Research Institution: Hubrecht Institute
Principle Investigator: Professor Niels Geijsen
Type: International – Utrecht, Netherlands
Project title: “Muscle-in-a-dish, development of an in vitro platform of human skeletal muscle”
FSHD is a human-specific disease and current in vitro and in vivo models do not fully recapitulate the genetic and pathophysiologic aspects of the disease. Therefore, the rationale of this project is to create a 3-D in-vitro FSHD muscle model that mimics the human pathophysiology of FSHD as close as possible. The ability to grow skeletal muscle in a 3D environment coupled with electrostimulation of the muscle tissue allows improved maturation of the in vitro-derived skeletal muscle tissue and provides a new platform on which to test functional parameters of human muscle physiology and test new therapeutic approaches to treat FSHD. In this project, we aim to generate human 3D muscle tissue in vitro to model the natural physiological state and pathogenesis of FSHD, and enable the assessment of the efficacy of different gene editing approaches for the treatment of this disease.
Update September 2019
Grant 48 – Muscle-in-a-dish, development of an in vitro platform of human skeletal muscle
Facioscapulohumeral dystrophy (FSHD) is the most common autosomal dominant form of muscular
dystrophy, affecting approximately 1 in 8000 individuals worldwide. It is caused by the decreased
repression of the D4Z4 repeat on chromosome 4, which results in the expression of Dux4, a
transcription factor encoded by the most distal repeat in the D4Z4 array. The aberrant Dux4
expression causes degeneration of skeletal muscle tissue. Since rodents do not possess the Dux4
gene or a related homologue, FSHD is a human-specific disease and current in vitro and in vivo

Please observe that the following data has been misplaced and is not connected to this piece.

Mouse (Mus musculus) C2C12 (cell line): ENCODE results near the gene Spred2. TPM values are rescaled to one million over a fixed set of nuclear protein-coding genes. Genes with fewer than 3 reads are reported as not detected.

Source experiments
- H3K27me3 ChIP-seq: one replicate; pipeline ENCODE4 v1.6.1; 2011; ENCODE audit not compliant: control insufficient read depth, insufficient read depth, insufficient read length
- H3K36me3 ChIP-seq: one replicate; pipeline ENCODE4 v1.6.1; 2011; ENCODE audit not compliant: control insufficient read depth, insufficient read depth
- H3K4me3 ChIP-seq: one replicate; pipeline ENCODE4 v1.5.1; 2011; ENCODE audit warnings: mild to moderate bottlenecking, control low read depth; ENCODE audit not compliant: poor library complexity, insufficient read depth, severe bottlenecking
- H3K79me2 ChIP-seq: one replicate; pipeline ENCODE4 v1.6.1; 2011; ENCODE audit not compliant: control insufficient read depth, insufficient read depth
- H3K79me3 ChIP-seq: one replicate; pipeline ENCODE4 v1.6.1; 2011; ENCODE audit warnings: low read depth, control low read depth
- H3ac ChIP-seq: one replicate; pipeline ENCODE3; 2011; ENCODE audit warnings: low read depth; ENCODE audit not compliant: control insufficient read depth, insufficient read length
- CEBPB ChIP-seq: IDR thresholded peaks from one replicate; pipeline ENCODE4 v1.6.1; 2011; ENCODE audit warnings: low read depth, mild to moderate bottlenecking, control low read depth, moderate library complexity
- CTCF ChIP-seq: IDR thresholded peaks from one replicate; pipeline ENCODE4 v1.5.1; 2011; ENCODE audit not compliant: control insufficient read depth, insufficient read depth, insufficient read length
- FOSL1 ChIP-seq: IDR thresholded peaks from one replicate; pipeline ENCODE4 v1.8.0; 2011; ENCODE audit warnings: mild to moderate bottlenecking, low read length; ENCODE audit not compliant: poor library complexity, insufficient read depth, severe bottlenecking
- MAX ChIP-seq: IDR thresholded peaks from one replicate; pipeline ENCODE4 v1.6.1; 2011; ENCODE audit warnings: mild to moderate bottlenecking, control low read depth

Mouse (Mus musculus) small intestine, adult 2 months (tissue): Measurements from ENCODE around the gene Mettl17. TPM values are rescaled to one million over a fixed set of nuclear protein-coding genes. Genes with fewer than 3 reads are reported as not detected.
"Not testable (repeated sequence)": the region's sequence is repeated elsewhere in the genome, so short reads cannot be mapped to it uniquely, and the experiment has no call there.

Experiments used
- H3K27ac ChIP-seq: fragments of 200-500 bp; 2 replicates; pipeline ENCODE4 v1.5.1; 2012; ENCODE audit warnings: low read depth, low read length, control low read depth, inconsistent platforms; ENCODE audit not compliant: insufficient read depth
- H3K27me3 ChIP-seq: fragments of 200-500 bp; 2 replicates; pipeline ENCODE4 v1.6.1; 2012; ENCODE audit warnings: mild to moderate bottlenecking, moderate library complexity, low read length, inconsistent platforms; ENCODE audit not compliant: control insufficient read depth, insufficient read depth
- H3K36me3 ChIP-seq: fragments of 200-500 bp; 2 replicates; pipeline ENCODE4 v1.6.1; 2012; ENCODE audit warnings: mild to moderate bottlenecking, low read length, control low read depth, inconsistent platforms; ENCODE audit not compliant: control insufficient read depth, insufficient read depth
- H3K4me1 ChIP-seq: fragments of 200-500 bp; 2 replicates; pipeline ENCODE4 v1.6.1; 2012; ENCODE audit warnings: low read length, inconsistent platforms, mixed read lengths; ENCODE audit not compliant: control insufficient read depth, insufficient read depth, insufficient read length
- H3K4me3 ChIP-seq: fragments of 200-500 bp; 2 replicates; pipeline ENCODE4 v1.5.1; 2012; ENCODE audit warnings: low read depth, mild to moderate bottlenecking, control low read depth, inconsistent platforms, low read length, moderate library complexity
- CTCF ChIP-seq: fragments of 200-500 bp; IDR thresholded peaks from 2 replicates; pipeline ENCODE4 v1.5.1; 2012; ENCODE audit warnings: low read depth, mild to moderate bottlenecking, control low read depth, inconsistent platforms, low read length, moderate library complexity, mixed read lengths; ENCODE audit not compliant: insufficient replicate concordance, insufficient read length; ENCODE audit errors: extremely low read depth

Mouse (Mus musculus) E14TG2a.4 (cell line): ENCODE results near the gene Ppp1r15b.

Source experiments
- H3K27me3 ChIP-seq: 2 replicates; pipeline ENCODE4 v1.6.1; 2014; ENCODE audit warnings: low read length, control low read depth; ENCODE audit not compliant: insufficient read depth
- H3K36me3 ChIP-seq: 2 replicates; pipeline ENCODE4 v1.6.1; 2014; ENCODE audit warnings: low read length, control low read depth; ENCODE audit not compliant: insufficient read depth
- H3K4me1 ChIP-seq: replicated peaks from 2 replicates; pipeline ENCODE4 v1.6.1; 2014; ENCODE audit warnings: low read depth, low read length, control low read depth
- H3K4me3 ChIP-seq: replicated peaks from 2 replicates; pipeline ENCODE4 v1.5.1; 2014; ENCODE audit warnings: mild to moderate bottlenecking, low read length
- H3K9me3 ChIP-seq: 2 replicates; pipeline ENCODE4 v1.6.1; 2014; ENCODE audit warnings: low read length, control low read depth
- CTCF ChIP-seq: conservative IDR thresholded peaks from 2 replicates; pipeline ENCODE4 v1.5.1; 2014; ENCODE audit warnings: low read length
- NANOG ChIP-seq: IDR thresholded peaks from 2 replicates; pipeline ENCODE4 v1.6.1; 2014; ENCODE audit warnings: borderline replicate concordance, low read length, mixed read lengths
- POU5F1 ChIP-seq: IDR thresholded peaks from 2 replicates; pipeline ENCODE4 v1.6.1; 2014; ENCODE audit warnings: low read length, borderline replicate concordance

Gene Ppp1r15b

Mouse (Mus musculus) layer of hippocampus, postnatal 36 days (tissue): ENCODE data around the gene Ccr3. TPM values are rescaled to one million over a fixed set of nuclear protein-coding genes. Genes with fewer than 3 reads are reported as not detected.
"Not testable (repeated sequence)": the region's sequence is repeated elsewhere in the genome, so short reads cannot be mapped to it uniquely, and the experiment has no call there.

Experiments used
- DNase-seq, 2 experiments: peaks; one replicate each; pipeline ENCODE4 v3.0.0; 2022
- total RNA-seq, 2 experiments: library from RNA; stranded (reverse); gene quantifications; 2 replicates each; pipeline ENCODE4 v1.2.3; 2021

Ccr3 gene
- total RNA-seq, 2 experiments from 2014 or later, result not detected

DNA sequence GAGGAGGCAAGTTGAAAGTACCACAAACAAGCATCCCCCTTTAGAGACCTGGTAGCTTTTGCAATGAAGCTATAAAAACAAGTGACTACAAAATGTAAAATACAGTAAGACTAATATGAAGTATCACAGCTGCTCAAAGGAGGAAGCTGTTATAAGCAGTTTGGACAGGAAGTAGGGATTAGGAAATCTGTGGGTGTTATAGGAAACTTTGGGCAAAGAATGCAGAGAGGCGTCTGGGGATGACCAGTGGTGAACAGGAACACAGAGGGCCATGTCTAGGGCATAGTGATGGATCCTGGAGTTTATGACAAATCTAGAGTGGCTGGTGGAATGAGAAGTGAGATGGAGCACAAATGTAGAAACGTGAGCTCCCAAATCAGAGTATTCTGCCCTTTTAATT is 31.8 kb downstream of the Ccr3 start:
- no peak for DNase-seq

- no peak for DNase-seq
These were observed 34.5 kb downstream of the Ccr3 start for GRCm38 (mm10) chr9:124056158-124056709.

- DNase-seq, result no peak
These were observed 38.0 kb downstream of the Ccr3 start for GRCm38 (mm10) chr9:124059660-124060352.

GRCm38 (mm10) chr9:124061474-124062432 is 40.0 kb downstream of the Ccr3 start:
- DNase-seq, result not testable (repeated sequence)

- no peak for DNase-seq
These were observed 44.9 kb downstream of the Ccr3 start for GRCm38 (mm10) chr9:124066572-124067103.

models do not fully recapitulate the genetic and pathophysiologic aspects of the disease. Therefore,
the rationale of this project is to create an in vitro model that mimics the human pathophysiology of
FSHD as close as possible.
Progress aim 1: Protocol development for the in vitro generation and isolation of Pax7-positive muscle progenitor cells
We have adapted a protocol initially developed in the lab of Dr. Pyle at UCLA that allows the in vitro
differentiation of pluripotent stem cell into muscle progenitors, which can be purified based on two cell surface markers; ERBB3 and NGFR and the absence of the neural crest marker HNK1. This
protocol is now working in our lab and preliminary results demonstrate that the ERBB3+/NGFR+/
HNK- population indeed enriches for Pax7-positive cells compared to populations that express just
one or none of these markers.
Progress aim 2: Development of a 3D bio-fabricated honeycomb muscle matrix scaffold
A new material to melt-electrowrite scaffolds, has been developed. This material contains grapheneoxide (GO) which makes the new constructs both magnetic and conductive. These properties will allow for mechanical as well as electrical stimulation of the 3D cultures. Currently, mechanical testing is being done on these constructs in order to determine the mechanical properties of the PCL-GO scaffolds.
Three shapes of scaffolds; squared, honeycomb and reentrant-shaped made out of polycaprolactone
(PCL) have been used to study C2C12 cell alignment. Samples have been cultured for up to 14 days.
Clear tissue formation was visible (figure 1). However, the samples (figure 2) did not show visible cell
alignment or differentiation upon examination with confocal imaging. Cell confluency is very
important for C2C12 cells in order to be able to differentiate properly. With a cell density of 1.5
million per sample and based on the images in figure 1 we can conclude that the cell density is high
enough for the cells to be able to differentiate into tubes. Unfortunately, little to no differentiation
has been seen.
A possible explanation for this unlikely event, might be the choice of supportive hydrogel. In a
previous pilot study we were able to show alignment and differentiation. In this pilot
study, by mistake, Matrigel specific for embryonic stem cells was used. In the current study, Matrigel
for conventional cultures was used. This could explain the lack of differentiation and therefore
alignment. Therefore, this set of experiments have to be repeated with multiple Matrigel-types.
Traditionally, C2C12 cells are being differentiated on ECM-coated plates. The ECM has been left out
in this set-up but. We will fabricate a hydrogel out of this ECM and test if alignment and
differentiation will improve . Also, recently (June) a paper has been published on “Culturing C2C12
myotubes on micromolded gelatin hydrogels accelerates myotube maturation” so instead of
Matrigel or ECM we investigate gelatin as a potential alternative matrix. Additionally, other cell
types will be investigated.